Emotional Support for Diabetes Management
Diabetes Educ. 2015 Feb 26.[Pubmed Abstract]
Emotional Support for Diabetes Management: An International Cross-Cultural Study
Kowitt SD, Urlaub D, Guzman-Corrales L, Mayer M, Ballesteros J, Graffy J, Simmons D, Cummings DM, Fisher EB
The purpose of this study was to explore how emotional support emerged in interactions between peer supporters (PSs) and adults living with type 2 diabetes.
Qualitative data were analyzed from 22 semistructured interviews with PSs in 3 settings: low-income Latinos in Chicago, middle-class Caucasians in the United Kingdom, and low-income African American women in North Carolina. Emotional support was defined as expressions of empathy, trust, and caring.
Across all sites, emotional support gradually emerged over time, was often combined with informational support, and was conveyed both implicitly (through nonverbal actions connoting emotional acceptance; eg, a walk together without discussion of problems) and explicitly (eg, by reassurance or discussion of stressors). Cross-site differences did appear regarding the strategies to address barriers to diabetes management (eg, PSs in North Carolina and Chicago reported providing support for social stressors) and the role of PSs (eg, PSs in Chicago reported providing directive support).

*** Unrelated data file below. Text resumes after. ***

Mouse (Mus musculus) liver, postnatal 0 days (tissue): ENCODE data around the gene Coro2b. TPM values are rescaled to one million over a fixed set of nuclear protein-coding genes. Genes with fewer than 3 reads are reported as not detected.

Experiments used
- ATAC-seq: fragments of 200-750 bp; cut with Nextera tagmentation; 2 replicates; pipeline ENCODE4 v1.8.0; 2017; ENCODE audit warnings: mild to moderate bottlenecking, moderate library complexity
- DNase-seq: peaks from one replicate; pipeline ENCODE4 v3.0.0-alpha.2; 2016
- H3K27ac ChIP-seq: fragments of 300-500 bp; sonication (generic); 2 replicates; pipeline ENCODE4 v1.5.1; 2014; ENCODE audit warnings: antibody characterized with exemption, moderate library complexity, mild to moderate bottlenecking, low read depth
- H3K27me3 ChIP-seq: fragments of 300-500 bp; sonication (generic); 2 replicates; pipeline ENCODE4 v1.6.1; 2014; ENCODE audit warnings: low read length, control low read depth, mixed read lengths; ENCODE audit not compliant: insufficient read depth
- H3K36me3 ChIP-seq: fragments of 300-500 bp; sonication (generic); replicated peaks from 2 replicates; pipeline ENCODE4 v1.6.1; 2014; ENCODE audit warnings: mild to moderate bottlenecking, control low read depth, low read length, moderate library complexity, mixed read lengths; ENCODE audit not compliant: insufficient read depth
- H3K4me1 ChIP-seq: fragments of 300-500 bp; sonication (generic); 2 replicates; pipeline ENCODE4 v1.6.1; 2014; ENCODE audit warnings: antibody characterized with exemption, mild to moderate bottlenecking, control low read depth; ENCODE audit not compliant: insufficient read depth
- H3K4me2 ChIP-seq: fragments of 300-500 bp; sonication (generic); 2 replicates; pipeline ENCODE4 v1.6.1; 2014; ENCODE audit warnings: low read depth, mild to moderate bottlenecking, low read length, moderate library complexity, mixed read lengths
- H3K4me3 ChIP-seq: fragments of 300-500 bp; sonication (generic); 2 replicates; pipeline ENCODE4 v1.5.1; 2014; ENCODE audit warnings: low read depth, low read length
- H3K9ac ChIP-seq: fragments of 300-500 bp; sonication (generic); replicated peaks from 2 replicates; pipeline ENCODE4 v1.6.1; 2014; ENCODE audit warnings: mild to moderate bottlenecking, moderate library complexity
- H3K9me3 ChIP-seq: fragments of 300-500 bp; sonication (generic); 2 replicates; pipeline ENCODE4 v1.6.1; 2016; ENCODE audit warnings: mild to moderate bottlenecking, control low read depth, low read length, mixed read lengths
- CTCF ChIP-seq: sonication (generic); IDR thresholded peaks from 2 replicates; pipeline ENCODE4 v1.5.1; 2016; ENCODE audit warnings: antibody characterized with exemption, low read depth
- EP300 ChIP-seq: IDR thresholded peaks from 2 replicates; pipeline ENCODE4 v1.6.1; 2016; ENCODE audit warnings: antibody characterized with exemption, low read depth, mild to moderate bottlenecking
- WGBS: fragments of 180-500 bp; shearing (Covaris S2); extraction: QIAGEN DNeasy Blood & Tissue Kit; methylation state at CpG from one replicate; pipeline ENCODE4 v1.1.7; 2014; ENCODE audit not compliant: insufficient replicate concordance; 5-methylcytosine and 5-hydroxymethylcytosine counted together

Across different settings and populations, emotional support for diabetes management evolved over time, was often integrated with informational support, and emerged through both implicit and explicit strategies that addressed varied context-specific stressors.